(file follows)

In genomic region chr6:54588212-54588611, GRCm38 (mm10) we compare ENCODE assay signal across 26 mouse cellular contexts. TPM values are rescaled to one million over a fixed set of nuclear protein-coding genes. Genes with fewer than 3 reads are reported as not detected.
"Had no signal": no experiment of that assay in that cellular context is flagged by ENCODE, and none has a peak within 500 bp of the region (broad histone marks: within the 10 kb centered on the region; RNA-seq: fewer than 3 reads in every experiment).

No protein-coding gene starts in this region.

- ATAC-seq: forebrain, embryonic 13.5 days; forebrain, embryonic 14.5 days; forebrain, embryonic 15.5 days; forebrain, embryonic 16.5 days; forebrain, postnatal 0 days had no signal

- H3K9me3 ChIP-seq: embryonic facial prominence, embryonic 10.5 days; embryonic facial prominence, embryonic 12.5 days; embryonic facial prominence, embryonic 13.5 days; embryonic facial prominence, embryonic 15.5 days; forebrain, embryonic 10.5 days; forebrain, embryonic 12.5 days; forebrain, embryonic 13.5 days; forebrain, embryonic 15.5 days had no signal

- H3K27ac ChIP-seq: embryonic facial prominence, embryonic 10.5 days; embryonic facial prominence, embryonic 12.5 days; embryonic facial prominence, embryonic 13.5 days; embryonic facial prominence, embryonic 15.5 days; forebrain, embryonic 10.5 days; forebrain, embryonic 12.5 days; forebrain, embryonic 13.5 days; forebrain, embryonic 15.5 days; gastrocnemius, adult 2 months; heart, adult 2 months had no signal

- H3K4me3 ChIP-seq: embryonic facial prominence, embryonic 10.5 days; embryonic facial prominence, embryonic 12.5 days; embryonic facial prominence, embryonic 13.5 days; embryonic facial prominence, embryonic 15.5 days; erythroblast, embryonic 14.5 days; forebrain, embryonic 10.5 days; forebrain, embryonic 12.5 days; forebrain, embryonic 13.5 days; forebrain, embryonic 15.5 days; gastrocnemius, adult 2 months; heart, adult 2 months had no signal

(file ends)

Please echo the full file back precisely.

In genomic region chr6:54588212-54588611, GRCm38 (mm10) we compare ENCODE assay signal across 26 mouse cellular contexts. TPM values are rescaled to one million over a fixed set of nuclear protein-coding genes. Genes with fewer than 3 reads are reported as not detected.
"Had no signal": no experiment of that assay in that cellular context is flagged by ENCODE, and none has a peak within 500 bp of the region (broad histone marks: within the 10 kb centered on the region; RNA-seq: fewer than 3 reads in every experiment).

No protein-coding gene starts in this region.

- ATAC-seq: forebrain, embryonic 13.5 days; forebrain, embryonic 14.5 days; forebrain, embryonic 15.5 days; forebrain, embryonic 16.5 days; forebrain, postnatal 0 days had no signal

- H3K9me3 ChIP-seq: embryonic facial prominence, embryonic 10.5 days; embryonic facial prominence, embryonic 12.5 days; embryonic facial prominence, embryonic 13.5 days; embryonic facial prominence, embryonic 15.5 days; forebrain, embryonic 10.5 days; forebrain, embryonic 12.5 days; forebrain, embryonic 13.5 days; forebrain, embryonic 15.5 days had no signal

- H3K27ac ChIP-seq: embryonic facial prominence, embryonic 10.5 days; embryonic facial prominence, embryonic 12.5 days; embryonic facial prominence, embryonic 13.5 days; embryonic facial prominence, embryonic 15.5 days; forebrain, embryonic 10.5 days; forebrain, embryonic 12.5 days; forebrain, embryonic 13.5 days; forebrain, embryonic 15.5 days; gastrocnemius, adult 2 months; heart, adult 2 months had no signal

- H3K4me3 ChIP-seq: embryonic facial prominence, embryonic 10.5 days; embryonic facial prominence, embryonic 12.5 days; embryonic facial prominence, embryonic 13.5 days; embryonic facial prominence, embryonic 15.5 days; erythroblast, embryonic 14.5 days; forebrain, embryonic 10.5 days; forebrain, embryonic 12.5 days; forebrain, embryonic 13.5 days; forebrain, embryonic 15.5 days; gastrocnemius, adult 2 months; heart, adult 2 months had no signal